Telstra takes back retail store ownership in omnichannel customer service play

Telco announces plans to take back all retail store ownership as it reports its H1, 2021 results

Telstra will take back full ownership of all of its Australian retail store network as part of efforts to improve its omnichannel customer game.

The news was announced as the ASX-listed telco presented its first-half FY21 results, showing a more than 10 per cent drop in total income to $12 billion, a 14.7 per cent decline in EBIT to $4.1 billion, and a 2.2 per cent drop in NPAT to $1.1 billion. The dips have been attributed in large part to National Broadband Network (NBN) transition, lower device sales following an ongoing trend of customers holding onto ever-more expensive devices for longer, and lower store traffic from COVID-related restrictions.

Telstra CEO, Andy Penn, said that as more customers interacted with the business online as a result of the COVID-19 global pandemic and lockdown, it became clear ownership of all retail touchpoints was necessary “as a way of more flexibly dealing with customer needs”. The telco experienced significant customer service and support challenges as a result of workforce capacity issues in the height of the pandemic.

“We think now is the right time to bring back ownership to ensure a consistent and integrated customer experience across our online channels and entire store network,” Penn said.

“At the height of COVID last year, we were able to redeploy frontline staff from Telstra owned stores to assist customers through our digital channels or via the phone. It’s this flexibility that we’ll be able to unlock as more retail branded stores are under Telstra’s ownership.”

Telstra has more than 60 Telstra-owned and operated stores, with another 166 branded stores run by individual licensees and a further 104 stores operated by the Vita Group. Vita Group and individual licensees have been notified of the plan with discussions and transition arrangements expected to progress over coming months and take up to 18 months. The decision does not include Telstra Business Technology Centres or T-Partner operators.

“Importantly, we know that in many regional and rural towns, the local Telstra store is a valued part of the community providing support and connectivity to a range of businesses and industries. This will not change, and neither will our commitment to ensuring current licensee store customers continue to receive an excellent level of service,” Penn said.

Telstra group executive for consumer and small business, Michael Ackland, said the move was also designed to further embed responsible business practices through direct employment relationships with store staff, lift standards of service, and have more customer service issues resolved in-store.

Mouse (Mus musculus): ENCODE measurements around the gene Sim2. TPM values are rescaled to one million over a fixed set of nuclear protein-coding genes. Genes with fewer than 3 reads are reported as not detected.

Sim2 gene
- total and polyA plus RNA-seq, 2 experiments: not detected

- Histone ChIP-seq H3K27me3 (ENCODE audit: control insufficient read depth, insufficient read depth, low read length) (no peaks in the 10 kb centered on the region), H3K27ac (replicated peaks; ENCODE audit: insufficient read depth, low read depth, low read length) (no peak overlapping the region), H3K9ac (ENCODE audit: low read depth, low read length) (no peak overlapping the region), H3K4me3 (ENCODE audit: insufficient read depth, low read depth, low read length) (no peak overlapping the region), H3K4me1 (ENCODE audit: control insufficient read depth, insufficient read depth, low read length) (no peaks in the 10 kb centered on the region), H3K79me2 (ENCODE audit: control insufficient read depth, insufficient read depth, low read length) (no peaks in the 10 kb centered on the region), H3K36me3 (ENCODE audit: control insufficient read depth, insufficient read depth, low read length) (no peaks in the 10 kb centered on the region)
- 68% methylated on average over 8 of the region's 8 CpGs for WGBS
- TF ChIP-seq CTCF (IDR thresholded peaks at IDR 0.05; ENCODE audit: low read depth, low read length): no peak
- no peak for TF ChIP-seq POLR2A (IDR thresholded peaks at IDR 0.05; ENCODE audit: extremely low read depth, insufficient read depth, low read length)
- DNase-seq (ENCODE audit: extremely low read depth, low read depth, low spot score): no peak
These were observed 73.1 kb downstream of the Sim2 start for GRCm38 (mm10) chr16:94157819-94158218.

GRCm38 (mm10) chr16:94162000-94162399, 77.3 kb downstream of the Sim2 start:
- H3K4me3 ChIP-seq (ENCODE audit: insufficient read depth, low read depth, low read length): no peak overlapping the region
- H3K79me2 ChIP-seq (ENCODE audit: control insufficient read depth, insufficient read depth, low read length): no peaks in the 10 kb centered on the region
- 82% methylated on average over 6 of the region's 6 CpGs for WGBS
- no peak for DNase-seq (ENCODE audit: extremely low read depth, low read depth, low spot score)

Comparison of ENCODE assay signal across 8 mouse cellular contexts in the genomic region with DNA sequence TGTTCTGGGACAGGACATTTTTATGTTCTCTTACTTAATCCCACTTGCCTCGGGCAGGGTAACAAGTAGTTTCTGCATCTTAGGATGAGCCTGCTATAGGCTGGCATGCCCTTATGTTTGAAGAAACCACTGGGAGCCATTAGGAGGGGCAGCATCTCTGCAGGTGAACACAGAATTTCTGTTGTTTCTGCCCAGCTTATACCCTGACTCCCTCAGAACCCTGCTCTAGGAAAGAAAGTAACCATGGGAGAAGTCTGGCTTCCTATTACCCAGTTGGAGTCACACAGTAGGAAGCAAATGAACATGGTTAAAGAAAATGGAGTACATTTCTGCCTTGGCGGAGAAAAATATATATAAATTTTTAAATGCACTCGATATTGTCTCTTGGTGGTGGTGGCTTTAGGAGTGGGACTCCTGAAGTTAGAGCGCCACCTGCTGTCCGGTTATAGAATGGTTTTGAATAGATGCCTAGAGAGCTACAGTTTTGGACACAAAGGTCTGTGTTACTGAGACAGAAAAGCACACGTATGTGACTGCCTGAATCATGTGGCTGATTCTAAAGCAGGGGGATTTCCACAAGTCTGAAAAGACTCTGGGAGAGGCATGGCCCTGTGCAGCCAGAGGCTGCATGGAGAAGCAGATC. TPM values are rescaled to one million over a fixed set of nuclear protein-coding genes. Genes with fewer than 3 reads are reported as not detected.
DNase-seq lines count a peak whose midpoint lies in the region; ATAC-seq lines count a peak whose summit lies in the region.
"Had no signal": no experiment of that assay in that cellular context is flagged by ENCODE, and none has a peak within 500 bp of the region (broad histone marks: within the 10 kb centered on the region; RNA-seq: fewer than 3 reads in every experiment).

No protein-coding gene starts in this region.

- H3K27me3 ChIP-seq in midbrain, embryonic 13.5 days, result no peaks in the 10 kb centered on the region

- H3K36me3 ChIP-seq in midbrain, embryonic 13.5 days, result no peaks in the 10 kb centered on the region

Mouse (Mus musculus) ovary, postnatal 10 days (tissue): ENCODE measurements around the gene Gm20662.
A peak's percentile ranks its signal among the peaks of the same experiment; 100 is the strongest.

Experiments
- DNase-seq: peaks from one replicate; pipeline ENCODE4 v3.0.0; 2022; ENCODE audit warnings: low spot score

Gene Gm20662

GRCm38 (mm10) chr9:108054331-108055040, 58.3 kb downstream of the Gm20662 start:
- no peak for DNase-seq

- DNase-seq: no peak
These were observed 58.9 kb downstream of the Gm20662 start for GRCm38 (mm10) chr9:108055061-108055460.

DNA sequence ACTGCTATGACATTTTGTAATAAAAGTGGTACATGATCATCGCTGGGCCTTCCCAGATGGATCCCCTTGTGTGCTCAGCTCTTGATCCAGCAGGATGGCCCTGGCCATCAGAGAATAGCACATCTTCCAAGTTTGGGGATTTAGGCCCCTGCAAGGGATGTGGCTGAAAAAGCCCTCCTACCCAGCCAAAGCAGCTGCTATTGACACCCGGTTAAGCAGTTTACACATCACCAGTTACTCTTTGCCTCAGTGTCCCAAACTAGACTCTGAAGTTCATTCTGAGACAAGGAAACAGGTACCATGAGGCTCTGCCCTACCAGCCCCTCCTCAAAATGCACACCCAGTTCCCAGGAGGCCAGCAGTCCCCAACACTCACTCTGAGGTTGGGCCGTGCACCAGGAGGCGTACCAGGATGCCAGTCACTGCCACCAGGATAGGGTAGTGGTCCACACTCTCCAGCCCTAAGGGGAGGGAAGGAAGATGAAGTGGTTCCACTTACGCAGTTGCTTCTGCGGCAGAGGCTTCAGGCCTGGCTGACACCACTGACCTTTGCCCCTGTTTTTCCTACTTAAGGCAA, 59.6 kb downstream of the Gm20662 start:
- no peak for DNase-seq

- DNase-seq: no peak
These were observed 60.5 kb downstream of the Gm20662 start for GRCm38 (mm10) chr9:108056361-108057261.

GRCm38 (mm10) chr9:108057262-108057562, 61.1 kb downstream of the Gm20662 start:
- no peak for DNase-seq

“Ultimately, we want locals to be getting what they need by visiting their nearest store or speaking with a familiar voice over the phone,” he added.

Ackland said Telstra expected to maintain a large retail presence across Australia while also expanding the availability to purchase and access services via its digital channels.

In addition to the retail store changes, Telstra is in the process of transitioning customer support staffing and processing back to an onshore model. Penn said the company is on track to have all in-bound calls from consumer and small business customers answered in Australia within the next 18 months. The company also closed its call centre in Cebu in the Philippines earlier this month.

According to Telstra’s results, H1 2021 digital sales interactions with consumer and small business customers were up 10 percentage points to 40 per cent compared to FY20, which was already up strongly on the previous year. Overall, digital service interactions accounted for more than 70 per cent of all service interactions.

Against the challenges of customer service in 2020, Telstra reported a +3 increase in episode NPS over the last six months to +6, but a decline of 1 compared to H1, 2020. Strategic NPS improved +5 in the last six months and +11 over the last 12 months.

“I am very conscious of the delays some customers have experienced in trying to contact us and I want to apologise for those,” Penn said today as part of his results presentation. “I also know not all aspects of our customer experience are yet where we need them to be and we have more work to do.”

Other key customer indicators highlighted in the results include an increase in customer loyalty program participants to 2.8 million Telstra Plus members, and an average services per customer increase to 2.75, compared to an FY18 re-baselined figure of 2.62. Telstra also has 4.42 million active My Telstra and Telstra 24x7 app users, up from 4.36 million 12 months ago.

Overall, the telco report 19 million retail mobile services, 3.7 million consumer and small business bundle and data services and 195,000 enterprise data and connectivity services. Highlights included an 80,000 increase in net retail post-paid mobile services and $3 lift in minimum transaction commitments, plus 163,000 new wholesale services and 456,000 Internet of Things services. Fixed was more challenging, however, with 53,000 net new retail bundles lost.

Penn said 2021 was a significant year for Telstra as it realises the big-ticket items of its T22 transformation strategy, first unveiled three years ago.

“After a decade of disruption following the creation of the NBN, and with its rollout now declared complete, we can clearly see the path to underlying growth ahead,” he stated. “Our investment in innovation and technology, digitisation and networks, improving our customer experience and being disciplined in our capital management, mean that Telstra is in a strong position to grow.”

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